I’ve been very privileged to be able to travel abroad to wonderful places with students. Just like last year in Yunnan and the previous year in Battambang, Cambodia, my school worked with the JUMP! Foundation who develop, design, and manage our programs. As trip lead for the past three years, I have a close relationship with JUMP! – and in all honesty, they make me question my career choices every time. It is an honour to work with them.
For many students, this was their first time playing backpacker. We took an overnight train, three bus rides, and a short train throughout our trip. There’s a lot to see and do in Yunnan and we were all over the place in our six days of travel.
Our first stop was the town of Baisha. We arrived there after flying from Singapore to Kunming and taking a nine-hour night train from Kunming to Lijiang. This was my third experience on a night train and I slept surprisingly soundly. The earplugs probably helped, as perhaps did having the lower bunk. From Lijiang, Baisha is only about thirty minutes away by bus.
Like most of where we go on these trips, Baisha is a small rural community and it’s beautiful.
I was particularly fascinated with how buildings are constructed and how space is used.
Our primary reason for being in Yunnan was to engage with the environment around us and the minority groups that live there. Our first real activity was a hike up to Fuguo Monastery, a Tibetan Buddhist monastery that has been around since 1601. The hike was beautiful and we really enjoyed the cool air. We don’t get air like that in Singapore.
I’ve been to many temples and monasteries and I really enjoy them. I enjoy their beauty, their quiet, and their overwhelming sense of peace. I do sometimes wonder if that comes from shutting out the outside world and its problems, but that did not seem to be the case here, such as when the monks utterly defeated our students in our annual basketball game.
Our exploration of the landscape continued the following day. We hiked up to a reservoir located just outside of town towards the monastery and then down to a village located alongside Wenhai Lake. The terrain was steep and damp from the previous night’s rain and it changed as we walked. Once again, the air tasted different from the air that we have in Singapore and the wind came from a different direction. There were times during our walk when I lost myself in the forest and in the sensations of being somewhere foreign yet completely familiar.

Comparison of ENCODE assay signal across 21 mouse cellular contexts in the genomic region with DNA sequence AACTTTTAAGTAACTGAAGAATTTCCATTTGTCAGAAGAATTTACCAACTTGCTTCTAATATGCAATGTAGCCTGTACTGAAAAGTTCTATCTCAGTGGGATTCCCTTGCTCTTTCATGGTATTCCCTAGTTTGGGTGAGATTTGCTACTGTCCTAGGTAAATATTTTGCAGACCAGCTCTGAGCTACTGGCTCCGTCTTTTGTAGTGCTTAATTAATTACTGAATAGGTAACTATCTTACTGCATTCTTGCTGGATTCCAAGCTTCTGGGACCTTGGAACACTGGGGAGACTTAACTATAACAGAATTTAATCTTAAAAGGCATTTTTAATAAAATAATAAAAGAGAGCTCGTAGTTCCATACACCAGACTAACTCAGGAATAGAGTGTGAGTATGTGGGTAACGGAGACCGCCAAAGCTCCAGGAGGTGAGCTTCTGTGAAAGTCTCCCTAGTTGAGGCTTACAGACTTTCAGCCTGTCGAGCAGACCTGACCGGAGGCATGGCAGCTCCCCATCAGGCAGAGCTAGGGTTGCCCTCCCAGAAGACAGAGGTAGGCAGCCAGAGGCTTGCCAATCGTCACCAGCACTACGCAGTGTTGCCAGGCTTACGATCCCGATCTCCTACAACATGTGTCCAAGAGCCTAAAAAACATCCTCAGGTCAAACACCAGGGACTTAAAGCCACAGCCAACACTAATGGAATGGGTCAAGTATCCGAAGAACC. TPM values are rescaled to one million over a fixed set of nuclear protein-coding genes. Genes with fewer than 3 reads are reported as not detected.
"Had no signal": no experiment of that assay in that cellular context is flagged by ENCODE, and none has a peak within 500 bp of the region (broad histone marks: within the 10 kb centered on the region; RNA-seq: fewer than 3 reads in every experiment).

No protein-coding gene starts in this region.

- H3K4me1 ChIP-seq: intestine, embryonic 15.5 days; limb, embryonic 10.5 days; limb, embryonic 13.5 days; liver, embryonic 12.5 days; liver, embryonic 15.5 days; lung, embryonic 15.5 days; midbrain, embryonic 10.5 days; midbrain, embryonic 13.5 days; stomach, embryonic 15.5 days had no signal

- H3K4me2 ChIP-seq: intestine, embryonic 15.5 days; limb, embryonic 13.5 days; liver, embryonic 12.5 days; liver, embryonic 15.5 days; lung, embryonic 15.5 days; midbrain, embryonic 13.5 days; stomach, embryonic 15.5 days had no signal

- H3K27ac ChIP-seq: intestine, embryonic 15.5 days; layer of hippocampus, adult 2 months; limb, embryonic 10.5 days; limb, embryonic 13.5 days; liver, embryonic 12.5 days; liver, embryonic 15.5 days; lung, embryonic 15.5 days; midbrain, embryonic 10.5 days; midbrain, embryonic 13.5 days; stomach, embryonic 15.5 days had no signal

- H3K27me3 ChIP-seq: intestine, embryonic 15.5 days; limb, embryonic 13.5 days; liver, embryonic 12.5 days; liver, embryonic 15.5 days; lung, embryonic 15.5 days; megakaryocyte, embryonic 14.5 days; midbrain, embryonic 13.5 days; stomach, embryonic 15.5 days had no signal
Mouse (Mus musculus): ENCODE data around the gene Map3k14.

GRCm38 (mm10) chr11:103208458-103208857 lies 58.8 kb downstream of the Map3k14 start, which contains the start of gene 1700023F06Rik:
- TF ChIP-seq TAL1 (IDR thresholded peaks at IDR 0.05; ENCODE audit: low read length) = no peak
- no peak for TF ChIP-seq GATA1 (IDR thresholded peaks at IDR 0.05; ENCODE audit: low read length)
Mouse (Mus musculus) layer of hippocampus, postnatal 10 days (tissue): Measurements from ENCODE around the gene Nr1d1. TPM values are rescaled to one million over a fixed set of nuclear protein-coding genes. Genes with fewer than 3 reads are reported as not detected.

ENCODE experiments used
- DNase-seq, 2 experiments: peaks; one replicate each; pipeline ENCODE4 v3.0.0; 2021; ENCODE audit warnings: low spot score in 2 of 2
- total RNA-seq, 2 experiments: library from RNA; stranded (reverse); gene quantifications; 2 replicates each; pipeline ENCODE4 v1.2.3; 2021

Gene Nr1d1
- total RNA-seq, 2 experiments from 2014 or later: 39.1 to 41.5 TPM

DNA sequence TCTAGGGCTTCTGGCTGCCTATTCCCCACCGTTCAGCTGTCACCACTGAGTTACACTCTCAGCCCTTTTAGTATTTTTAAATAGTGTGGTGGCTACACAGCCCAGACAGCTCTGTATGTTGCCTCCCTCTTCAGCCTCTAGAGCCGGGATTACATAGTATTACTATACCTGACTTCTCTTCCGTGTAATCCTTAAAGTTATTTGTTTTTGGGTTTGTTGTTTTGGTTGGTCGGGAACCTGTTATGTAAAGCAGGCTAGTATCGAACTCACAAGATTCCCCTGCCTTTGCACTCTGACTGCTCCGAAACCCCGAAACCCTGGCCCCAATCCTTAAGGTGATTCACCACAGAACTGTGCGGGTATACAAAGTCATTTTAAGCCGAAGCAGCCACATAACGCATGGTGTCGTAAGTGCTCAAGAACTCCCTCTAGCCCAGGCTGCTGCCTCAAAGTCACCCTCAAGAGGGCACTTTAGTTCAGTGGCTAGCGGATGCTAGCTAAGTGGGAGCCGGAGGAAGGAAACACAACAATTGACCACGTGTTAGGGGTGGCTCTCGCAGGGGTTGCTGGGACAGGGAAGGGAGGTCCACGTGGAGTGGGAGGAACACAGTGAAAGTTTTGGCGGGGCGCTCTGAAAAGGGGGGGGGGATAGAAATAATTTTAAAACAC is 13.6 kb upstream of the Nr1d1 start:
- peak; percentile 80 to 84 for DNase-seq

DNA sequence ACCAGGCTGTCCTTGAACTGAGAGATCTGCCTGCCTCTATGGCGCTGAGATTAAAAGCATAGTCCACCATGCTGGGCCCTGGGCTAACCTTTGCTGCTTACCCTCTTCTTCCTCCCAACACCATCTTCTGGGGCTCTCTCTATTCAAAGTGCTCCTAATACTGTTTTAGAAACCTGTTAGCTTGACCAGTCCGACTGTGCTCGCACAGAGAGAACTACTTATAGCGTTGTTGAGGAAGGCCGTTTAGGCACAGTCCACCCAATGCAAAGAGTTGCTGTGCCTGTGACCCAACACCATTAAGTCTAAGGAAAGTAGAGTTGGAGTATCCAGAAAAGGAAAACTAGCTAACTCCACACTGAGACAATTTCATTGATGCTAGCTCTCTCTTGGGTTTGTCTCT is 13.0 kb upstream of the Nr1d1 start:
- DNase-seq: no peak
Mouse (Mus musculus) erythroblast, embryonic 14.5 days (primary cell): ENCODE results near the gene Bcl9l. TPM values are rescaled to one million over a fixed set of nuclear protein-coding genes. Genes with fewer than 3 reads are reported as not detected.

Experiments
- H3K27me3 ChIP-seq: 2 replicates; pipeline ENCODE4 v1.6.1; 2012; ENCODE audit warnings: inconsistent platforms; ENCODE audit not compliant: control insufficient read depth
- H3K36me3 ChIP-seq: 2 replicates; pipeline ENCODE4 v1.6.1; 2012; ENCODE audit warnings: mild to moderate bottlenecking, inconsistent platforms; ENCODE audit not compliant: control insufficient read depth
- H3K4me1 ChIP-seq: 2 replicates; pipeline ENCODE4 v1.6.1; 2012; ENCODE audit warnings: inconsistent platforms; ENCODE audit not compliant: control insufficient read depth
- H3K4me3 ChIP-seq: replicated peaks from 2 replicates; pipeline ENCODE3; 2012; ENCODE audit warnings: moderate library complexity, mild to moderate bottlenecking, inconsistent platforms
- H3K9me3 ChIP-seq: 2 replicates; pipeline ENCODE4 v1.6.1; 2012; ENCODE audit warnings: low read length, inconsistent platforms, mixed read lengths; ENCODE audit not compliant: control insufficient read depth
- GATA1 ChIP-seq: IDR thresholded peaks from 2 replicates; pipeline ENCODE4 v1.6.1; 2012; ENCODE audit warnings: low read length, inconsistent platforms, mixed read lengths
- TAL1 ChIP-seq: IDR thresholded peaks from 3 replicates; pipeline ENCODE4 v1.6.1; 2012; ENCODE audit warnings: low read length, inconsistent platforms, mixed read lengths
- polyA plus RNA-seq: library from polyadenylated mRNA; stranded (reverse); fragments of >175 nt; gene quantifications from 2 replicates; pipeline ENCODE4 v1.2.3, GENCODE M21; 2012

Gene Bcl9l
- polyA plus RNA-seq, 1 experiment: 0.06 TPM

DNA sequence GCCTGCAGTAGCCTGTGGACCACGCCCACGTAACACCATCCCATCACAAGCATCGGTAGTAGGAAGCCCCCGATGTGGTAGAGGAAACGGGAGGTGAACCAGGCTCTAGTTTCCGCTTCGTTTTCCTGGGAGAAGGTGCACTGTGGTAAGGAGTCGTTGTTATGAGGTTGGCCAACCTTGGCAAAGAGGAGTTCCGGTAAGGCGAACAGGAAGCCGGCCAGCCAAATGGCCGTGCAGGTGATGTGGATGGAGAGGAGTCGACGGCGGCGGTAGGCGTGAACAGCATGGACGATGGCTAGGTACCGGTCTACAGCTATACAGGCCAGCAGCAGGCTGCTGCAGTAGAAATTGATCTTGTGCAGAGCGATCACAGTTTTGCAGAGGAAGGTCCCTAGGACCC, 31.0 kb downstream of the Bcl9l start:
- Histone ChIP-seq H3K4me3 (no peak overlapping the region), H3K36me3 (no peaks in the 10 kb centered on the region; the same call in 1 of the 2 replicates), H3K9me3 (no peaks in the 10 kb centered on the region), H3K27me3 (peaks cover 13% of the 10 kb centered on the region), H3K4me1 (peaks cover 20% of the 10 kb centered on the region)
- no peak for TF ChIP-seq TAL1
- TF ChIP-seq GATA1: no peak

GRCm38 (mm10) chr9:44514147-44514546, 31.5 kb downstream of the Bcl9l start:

It is a true pleasure to feel like I’m somewhere new and to look around at a completely different sky. Singapore is dense and full of tall buildings; our time in Yunnan gave me some much-needed solace and an escape from a world that I often feel is moving too quickly.
From our forest walk, we visited the Baisha Naxi Embroidery Institute where we learned traditional Naxi Dongba calligraphy. The symbols are pictographs that can be combined in a variety of ways to create many different messages. It was a lot of fun to use the calligraphy brush! We also learned traditional embroidery, which the kids really enjoyed and which reminded me of the sewing I used to do in elementary school.
We did not stay still in Yunnan, however. After two nights in Baisha we took a three-hour bus ride to Laojunshan. If I’m going to return to any part of Yunnan on my own, Laojunshan is it. I didn’t know it before I arrived, but the area is China’s traditional climbing heaven and as soon as we got there, I understood why.